Remembering Simin Behbahani: Iran’s Legendary Poet And Advocate
By Leila Mouri*
The prominent Iranian poet, Simin Behbahani, died last week in Pars hospital in Tehran, at the age of 87. In her funeral ceremony, held on August 22, thousands of Iranians gathered to say farewell to one of the legendary poets of the contemporary era. An outstanding member of Iran’s modern literary circles both inside and outside the country, Behbahani was also well known for her passionate social advocacy and support of human rights in Iran.
“My literary life and my social activism are not separated, I pursue them together” Behbahani asserted in an interview. Not surprisingly, her involvement in civil rights advocacy enraged the Iranian authorities and on one occasion her passport was confiscated when she was leaving the country to attend an International Women’s Day event in Paris in 2010.
Simin Behbahani was born in a highly educated and well-cultured family in 1927. Her mother was a member of one of the leading women’s societies that championed women’s suffrage and gender equality in the beginning of 20th century. She was also a poet and founder of a progressive women’s magazine called Banovan (Ladies). Simin Behbahani wrote her first poem when she was 14 and during the following years established herself as an acclaimed Ghazal-Sara in modern Iran. She was named Iran’s Lady of Ghazal. She spent most of her life teaching in high schools though she had earned a degree in law, as well.
When the One Million Signature campaign, a women’s rights initiative to raise public awareness of legal, social, and political discrimination against women in Iran, began in 2006, Behbahani was one of the first individuals to join. In 2009, the campaign nominated Behbahani, as a distinguished affiliate, to receive on behalf of Iranian women’s activists the Simone De Beauvoir prize that was awarded to the campaign. In one of the ceremonies in Tehran after accepting the award, Behbahani stated: “This prize is a big honor for all women who work with the campaign and jeopardize their lives [for it].”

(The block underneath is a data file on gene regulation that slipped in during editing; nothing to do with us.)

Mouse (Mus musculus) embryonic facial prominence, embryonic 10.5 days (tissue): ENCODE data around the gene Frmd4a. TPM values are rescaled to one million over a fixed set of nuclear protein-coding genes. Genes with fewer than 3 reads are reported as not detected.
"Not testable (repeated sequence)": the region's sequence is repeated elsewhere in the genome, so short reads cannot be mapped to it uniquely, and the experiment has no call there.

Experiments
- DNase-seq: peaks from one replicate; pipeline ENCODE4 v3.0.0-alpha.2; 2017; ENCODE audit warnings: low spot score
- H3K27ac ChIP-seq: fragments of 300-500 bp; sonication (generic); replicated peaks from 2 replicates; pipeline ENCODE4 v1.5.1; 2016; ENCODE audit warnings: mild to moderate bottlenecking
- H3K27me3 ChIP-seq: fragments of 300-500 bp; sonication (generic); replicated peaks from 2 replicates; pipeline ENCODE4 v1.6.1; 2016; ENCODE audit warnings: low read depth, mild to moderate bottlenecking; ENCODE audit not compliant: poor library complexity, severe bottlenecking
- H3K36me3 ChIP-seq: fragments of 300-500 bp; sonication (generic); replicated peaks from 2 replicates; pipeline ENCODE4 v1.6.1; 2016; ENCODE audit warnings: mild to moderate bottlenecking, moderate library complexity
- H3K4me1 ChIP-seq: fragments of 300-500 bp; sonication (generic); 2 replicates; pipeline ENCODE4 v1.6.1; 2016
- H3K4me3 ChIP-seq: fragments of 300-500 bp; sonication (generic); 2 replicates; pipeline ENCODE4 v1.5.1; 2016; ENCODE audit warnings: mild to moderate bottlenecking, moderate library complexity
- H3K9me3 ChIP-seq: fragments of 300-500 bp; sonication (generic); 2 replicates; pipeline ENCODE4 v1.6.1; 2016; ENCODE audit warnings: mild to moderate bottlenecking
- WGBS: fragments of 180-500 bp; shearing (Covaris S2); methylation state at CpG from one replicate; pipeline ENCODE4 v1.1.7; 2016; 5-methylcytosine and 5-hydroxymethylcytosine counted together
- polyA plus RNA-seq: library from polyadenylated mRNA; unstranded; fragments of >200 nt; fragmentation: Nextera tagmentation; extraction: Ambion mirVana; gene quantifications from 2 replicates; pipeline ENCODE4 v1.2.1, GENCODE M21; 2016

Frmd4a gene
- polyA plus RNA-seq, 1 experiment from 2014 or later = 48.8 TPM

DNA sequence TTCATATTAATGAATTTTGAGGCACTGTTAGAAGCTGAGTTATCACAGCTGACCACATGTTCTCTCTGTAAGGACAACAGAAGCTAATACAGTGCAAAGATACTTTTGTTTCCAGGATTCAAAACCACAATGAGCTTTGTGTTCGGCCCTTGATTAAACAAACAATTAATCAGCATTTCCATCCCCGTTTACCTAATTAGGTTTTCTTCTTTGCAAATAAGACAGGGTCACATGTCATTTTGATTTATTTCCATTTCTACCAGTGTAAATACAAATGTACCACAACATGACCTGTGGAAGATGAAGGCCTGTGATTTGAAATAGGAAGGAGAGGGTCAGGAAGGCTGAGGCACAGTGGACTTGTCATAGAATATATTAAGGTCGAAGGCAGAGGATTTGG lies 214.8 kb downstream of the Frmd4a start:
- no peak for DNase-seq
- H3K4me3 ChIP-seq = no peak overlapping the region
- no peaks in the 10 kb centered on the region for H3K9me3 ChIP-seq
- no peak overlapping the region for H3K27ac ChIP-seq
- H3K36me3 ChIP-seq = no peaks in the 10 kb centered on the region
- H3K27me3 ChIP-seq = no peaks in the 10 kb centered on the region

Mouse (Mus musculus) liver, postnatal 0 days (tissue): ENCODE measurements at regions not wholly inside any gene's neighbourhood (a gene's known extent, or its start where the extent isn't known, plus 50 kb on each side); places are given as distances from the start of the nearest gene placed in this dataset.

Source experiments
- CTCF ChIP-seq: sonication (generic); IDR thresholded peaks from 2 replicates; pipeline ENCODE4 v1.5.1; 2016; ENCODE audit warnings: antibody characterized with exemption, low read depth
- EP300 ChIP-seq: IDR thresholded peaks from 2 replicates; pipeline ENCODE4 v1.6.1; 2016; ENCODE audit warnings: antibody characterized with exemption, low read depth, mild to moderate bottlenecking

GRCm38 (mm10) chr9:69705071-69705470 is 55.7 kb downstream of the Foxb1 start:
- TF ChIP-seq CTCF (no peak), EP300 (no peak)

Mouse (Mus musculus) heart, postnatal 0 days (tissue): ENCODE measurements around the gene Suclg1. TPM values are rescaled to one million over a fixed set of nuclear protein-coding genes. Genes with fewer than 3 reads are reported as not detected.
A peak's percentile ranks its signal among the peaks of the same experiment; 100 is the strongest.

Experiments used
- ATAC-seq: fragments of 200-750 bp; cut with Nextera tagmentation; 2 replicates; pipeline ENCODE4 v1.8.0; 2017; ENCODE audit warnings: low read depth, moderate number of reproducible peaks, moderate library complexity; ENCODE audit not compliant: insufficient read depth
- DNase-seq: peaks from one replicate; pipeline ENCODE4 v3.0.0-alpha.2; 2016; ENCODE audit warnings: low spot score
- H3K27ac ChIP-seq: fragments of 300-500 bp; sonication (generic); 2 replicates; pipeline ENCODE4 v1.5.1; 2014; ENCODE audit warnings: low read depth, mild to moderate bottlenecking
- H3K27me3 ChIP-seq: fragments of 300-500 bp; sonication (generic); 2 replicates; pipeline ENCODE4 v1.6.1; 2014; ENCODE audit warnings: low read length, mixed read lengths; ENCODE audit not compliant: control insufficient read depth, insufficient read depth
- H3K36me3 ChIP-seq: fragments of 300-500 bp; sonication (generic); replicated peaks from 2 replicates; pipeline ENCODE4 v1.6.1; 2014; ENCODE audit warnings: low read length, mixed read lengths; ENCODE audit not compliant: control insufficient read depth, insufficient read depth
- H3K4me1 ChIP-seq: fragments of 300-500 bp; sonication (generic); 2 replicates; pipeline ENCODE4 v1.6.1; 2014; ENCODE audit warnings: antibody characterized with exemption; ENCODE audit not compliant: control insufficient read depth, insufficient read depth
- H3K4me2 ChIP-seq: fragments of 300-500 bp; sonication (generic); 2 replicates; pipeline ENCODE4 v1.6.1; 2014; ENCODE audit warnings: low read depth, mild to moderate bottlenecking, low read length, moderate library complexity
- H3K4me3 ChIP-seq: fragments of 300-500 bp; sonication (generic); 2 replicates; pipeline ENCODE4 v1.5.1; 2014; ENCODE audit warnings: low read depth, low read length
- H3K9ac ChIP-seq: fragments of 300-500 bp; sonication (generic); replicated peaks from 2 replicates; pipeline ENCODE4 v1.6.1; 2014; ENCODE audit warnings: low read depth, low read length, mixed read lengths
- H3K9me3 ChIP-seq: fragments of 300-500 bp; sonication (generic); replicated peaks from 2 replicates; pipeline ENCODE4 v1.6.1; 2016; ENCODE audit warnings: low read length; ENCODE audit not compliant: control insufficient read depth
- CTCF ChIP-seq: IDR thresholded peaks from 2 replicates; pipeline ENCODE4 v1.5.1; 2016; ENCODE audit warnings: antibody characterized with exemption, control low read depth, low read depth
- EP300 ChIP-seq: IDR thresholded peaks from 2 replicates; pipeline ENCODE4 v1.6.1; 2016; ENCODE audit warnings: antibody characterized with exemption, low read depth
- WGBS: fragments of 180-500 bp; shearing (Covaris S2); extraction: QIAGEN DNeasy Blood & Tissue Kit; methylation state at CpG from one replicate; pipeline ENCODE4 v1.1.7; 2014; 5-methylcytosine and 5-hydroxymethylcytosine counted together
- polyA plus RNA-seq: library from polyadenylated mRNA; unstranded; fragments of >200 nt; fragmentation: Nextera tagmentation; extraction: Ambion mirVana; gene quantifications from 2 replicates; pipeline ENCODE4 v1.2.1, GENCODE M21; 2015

In the past decade, Behbahani maintained a close relationship with the Iranian women’s movement and was present in most of their gatherings and meetings. In a demonstration that Iranian women’s activists held in 2005 ( the first one since the advent of the Islamic Republic of Iran) in front of the University of Tehran, Simin Behbahani recited one of her poems dedicated to women’s rights and gender equality. Addressing policemen (or better to say, authorities) who had surrounded the thousands of men and women in the protest, Behbahani recited: “Don’t boast about your superiority/ We are your equal/ Why are you shooting us?/ We are your other half.” A few months later, in another gathering to commemorate International Women’s Day in Daneshjoo park in Tehran, Behbahani, who had attended to support women’s activists, was attacked and beaten by Iranian police. One of the witnesses said: “Behbahani was beaten with a baton, and when people protested that she is in her 70s and she can barely see, the security officer kicked her several times and continued to hit her with his baton.”
During her life, Behbahani received many international awards both for her poetry and her efforts to advance human rights. In 1998, Human Rights Watch granted her the Hellman-Hammet Grant and in 1999 she was awarded the Carl von Ossietzky Medal by The International League for Human Rights (ILHR), which “honor[s] citizens or initiatives that promote basic human rights.” Behbahani’s last award was the Janus Pannonius Prize, which “is founded with the intention to be a kind of ‘Nobel Prize for poetry’” in 2013.
Though Behbahani was a friend and close ally of the Iranian women’s movement, no women were invited to speak at her funeral ceremony and men solely delivered all of the speeches. The Iranian maestro and Persian classic singer, Mohammad Reza Shajarian, was one of the speakers whose speech faced much criticism by Iranian women’s activists. They argued that Shajarian, also an outspoken artist, did not praise Behbahani for the independent and brave woman that she was, but rather admired Behbahani for her traditional role as a mother. Shajarian said: “Men build the world and women build men. Simin Behbahani is alive forever, as she was an affectionate mother. We must be grateful for our mothers in the memory of Simin Behbahani.”
During the last thirty-five years Behbahani was a target for Iranian authorities and under severe attack by conservatives. On several occasions they called her “Westernized” and verbally assaulted her for her human rights activities. Although she bravely stood her ground and never left Iran, the government’s pressure was sometimes unbearable for her. Like any other time in her life, she poured her feelings and the emotions of these moments into masterful words. She used rhymes as an instrument to speak against the brutalities she experienced and witnessed; an answer to authorities who wanted her silent:
[English translation of the poem from the clip:]
You want to erase my being, but in this land I shall remain
I will continue to dance as long as I sustain
I speak as long as I’m living; fury, roar, and revolt
your stones and rocks I fear not, I’m flood, my flow you can’t halt
* Leila Mouri is women’s rights activist and journalist